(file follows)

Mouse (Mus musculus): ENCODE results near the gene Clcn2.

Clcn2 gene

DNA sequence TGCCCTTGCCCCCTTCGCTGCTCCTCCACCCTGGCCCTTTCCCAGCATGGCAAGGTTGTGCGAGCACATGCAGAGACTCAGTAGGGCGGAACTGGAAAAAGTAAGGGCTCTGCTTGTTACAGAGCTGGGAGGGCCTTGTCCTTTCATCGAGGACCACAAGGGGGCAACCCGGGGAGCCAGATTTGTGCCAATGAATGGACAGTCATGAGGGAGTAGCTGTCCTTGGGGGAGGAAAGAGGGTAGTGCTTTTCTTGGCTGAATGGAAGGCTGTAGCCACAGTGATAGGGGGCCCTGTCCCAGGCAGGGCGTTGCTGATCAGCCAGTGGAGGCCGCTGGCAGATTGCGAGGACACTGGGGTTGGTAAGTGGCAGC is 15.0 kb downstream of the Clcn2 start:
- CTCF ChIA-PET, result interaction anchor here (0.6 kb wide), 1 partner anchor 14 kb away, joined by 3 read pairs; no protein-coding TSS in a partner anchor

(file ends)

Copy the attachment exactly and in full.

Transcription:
Mouse (Mus musculus): ENCODE results near the gene Clcn2.

Clcn2 gene

DNA sequence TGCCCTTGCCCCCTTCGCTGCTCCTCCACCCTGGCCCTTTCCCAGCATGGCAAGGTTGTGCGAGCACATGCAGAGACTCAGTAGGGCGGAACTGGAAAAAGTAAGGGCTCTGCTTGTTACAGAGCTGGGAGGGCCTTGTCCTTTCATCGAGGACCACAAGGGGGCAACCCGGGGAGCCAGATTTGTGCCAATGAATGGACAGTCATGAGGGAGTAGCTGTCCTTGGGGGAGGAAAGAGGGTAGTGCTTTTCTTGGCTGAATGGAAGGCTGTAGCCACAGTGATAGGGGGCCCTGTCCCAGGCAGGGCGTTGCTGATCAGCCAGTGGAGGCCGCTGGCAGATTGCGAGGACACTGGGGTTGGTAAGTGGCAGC is 15.0 kb downstream of the Clcn2 start:
- CTCF ChIA-PET, result interaction anchor here (0.6 kb wide), 1 partner anchor 14 kb away, joined by 3 read pairs; no protein-coding TSS in a partner anchor